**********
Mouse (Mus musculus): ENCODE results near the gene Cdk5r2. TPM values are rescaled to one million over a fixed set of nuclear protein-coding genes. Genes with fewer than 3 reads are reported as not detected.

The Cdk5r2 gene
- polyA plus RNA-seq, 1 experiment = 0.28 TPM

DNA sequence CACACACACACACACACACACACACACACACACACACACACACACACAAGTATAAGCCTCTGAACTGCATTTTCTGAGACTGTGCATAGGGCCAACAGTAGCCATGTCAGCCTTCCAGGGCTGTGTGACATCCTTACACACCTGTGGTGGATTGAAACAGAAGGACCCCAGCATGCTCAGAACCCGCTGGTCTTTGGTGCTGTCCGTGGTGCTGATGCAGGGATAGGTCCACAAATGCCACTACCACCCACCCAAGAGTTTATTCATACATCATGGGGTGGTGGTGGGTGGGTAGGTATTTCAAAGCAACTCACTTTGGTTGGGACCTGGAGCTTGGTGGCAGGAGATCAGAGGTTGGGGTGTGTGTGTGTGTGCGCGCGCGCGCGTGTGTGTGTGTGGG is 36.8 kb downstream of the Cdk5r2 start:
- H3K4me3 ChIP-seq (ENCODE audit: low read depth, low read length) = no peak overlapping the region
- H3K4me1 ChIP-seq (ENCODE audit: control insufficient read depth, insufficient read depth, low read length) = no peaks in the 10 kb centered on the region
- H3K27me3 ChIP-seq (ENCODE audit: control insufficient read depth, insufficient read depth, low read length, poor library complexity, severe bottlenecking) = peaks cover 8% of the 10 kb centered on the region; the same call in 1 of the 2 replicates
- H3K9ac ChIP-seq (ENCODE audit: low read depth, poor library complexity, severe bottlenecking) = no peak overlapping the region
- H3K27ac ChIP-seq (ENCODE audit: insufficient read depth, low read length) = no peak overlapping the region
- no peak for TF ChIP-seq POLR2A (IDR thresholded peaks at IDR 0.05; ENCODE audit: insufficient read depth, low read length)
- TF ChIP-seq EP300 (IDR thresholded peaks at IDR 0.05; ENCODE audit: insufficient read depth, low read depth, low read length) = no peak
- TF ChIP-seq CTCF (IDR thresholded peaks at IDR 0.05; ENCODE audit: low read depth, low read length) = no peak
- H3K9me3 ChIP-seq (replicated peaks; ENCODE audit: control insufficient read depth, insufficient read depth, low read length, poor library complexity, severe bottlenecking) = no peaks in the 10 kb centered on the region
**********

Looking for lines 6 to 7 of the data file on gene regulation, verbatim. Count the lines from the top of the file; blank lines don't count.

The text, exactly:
- H3K4me1 ChIP-seq (ENCODE audit: control insufficient read depth, insufficient read depth, low read length) = no peaks in the 10 kb centered on the region
- H3K27me3 ChIP-seq (ENCODE audit: control insufficient read depth, insufficient read depth, low read length, poor library complexity, severe bottlenecking) = peaks cover 8% of the 10 kb centered on the region; the same call in 1 of the 2 replicates